Dr Joab Winkler

PGT Admissions Tutor

Telephone: +44 (0) 114 222 1834

Member of the Machine Learning research group
Personal website: staffwww.dcs.shef.ac.uk/people/J.Winkler/


Selected publications | All publications

Dr Joab Winkler



Joab Winkler is a Reader in The Department of Computer Science at The University of Sheffield. He obtained his undergraduate and PhD degrees at Imperial College London and University College London, respectively. He worked for a few years in industry, before returning to university to conduct research into algebraic and numerical properties of curves and surfaces in computer-aided design systems. He has maintained this research interest, but he has recently applied the methods used in this work to the computation of multiple roots of a polynomial and the deblurring of an image.

Other professional activities and achievements

  • Awarded an EPSRC Advanced Research Fellowship (1995)
  • Co-organiser of a workshop, supported by the EPSRC, on The Representation and Management of Uncertainty in Geometric Computations (2001)
  • Co-organiser of The Sheffield Machine Learning Workshop, supported by the EPSRC (2004)
  • Organised the Summer School, supported by the EPSRC, Solving Polynomial Equations and Structured Matrix Methods for Approximate GCD Computations (2007)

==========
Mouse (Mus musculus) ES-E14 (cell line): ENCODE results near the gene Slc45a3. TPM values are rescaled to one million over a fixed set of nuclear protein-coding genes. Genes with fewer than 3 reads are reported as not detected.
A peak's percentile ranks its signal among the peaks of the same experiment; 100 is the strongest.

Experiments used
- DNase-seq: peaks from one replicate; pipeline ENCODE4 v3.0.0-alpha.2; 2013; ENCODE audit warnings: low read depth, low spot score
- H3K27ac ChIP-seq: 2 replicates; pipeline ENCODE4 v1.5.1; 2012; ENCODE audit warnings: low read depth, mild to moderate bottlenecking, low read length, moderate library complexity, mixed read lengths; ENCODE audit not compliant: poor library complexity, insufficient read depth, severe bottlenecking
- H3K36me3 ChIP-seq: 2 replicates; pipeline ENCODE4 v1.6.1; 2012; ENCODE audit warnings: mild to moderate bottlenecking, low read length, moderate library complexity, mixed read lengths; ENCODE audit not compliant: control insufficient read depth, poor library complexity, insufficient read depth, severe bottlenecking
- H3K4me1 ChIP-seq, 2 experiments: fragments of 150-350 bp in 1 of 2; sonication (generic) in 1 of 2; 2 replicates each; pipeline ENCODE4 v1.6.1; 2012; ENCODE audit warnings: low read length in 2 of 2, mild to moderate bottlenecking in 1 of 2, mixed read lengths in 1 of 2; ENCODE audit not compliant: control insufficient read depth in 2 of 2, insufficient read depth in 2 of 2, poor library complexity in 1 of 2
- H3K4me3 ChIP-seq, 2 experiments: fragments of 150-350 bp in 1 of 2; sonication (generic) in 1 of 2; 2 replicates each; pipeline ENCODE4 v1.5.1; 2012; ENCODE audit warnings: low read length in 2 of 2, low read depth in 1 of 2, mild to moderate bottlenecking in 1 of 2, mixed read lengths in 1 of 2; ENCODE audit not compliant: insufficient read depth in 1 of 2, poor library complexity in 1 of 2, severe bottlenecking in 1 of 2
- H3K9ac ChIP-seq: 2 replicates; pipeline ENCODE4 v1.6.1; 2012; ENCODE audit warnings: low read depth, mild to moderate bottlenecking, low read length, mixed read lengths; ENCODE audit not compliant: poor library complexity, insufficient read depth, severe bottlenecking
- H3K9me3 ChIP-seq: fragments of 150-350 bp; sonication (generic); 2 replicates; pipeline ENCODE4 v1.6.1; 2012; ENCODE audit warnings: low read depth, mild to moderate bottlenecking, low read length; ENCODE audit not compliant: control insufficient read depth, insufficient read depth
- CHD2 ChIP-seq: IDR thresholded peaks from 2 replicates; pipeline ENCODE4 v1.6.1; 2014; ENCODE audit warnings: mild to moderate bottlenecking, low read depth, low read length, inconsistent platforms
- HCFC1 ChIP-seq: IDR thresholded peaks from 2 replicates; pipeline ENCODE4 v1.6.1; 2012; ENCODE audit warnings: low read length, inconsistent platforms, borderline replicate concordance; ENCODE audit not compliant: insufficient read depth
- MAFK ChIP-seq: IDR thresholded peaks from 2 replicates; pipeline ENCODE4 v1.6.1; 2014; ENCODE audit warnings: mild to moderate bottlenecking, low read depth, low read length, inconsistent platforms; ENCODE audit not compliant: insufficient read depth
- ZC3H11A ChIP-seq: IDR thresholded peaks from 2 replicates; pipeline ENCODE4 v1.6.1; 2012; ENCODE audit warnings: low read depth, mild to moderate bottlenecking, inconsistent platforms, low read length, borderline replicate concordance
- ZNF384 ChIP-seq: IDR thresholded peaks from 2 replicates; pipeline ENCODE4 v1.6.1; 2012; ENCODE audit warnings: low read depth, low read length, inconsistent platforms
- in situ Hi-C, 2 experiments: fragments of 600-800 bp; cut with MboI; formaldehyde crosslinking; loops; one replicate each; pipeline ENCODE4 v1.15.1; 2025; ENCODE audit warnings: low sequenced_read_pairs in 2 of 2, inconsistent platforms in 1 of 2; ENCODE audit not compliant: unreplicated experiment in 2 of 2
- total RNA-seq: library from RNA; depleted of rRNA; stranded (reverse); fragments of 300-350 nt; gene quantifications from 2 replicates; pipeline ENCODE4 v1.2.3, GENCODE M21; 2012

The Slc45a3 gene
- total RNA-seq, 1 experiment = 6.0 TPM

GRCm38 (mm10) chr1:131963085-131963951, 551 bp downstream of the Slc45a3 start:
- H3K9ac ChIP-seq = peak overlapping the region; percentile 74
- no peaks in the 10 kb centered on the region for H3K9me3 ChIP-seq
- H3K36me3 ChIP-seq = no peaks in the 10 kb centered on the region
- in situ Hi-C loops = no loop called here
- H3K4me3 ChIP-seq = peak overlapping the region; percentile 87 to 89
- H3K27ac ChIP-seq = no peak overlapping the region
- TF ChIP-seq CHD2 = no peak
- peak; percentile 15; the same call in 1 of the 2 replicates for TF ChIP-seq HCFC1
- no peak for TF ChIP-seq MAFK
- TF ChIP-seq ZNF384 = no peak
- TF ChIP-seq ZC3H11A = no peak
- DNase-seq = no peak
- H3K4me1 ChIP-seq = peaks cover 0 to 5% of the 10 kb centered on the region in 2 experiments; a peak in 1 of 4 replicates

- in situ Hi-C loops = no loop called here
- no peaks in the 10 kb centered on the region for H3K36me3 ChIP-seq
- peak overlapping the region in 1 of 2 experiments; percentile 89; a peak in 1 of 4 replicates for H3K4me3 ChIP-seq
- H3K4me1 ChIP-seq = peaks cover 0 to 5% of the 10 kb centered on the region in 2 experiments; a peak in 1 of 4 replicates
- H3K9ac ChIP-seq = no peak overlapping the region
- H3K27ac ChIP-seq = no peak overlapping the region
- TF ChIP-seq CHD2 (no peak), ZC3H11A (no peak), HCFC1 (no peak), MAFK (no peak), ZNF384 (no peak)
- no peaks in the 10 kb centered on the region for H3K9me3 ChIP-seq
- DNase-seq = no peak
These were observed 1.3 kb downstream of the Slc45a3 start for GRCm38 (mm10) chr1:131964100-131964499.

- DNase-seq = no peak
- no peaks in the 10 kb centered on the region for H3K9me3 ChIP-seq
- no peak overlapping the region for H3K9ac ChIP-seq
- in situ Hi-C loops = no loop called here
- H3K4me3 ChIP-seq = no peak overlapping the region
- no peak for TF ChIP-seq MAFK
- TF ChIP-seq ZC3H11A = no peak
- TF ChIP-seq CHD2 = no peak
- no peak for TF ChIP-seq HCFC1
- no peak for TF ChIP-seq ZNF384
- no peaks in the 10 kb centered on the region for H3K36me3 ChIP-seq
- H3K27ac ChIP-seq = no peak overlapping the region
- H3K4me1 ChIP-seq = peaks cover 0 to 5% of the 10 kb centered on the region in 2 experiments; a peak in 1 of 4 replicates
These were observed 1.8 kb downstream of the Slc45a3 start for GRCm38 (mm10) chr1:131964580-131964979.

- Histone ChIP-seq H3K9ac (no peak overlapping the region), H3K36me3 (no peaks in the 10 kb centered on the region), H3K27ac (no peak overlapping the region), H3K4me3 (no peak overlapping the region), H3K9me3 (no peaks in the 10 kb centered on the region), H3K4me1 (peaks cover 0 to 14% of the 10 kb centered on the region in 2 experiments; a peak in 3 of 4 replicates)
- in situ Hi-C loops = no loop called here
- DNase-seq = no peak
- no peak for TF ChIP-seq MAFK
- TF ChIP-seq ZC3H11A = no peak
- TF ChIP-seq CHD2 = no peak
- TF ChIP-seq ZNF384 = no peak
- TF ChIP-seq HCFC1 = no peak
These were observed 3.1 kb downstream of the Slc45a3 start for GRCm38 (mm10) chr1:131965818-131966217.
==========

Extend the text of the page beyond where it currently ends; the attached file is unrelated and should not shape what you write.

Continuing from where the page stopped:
• Awarded a Global Research Award by The Royal Academy of Engineering (2010-2011)
  • Co-organiser of a conference in Kalamata, Greece on structured methods in numerical linear and multilinear algebra (2014)


Joab Winkler’s main research interest is the algebraic and numerical properties of curves and surfaces in computer-aided design systems. Most of this work has been performed using resultant matrices, and this has led him to consider more general issues of robust computations on polynomials that are corrupted by added noise. Examples include the computation of a structured low rank approximation of the Sylvester resultant matrix, the deconvolution of two polynomials and the determination of an approximate greatest common divisor of two polynomials. He has developed a polynomial root solver for the determination of multiple roots of the theoretically exact form of a polynomial, when the coefficients of the given polynomial are corrupted by added noise. More recently, he has applied the methods used in this work on polynomials to the deblurring of an image.



  • Travel Grant, EPSRC, 07/2001 to 08/2001, £1,430, as PI
  • Tensor Tomography for the Three Dimensional Photoelasticity, EPSRC, 11/2002 to 04/2006, £38,818, as PI
  • Robust Computations in Geometric Modelling, EPSRC, 02/2005 to 01/2008, £71,785, as PI
  • Travel Grant, EPSRC, 10/2005 to 01/2006, £4,100, as PI
  • Polynomials and geometric modelling, ROYAL ACADEMY OF ENGINEERING (THE), 01/2010 to 12/2012, £23,613, as PI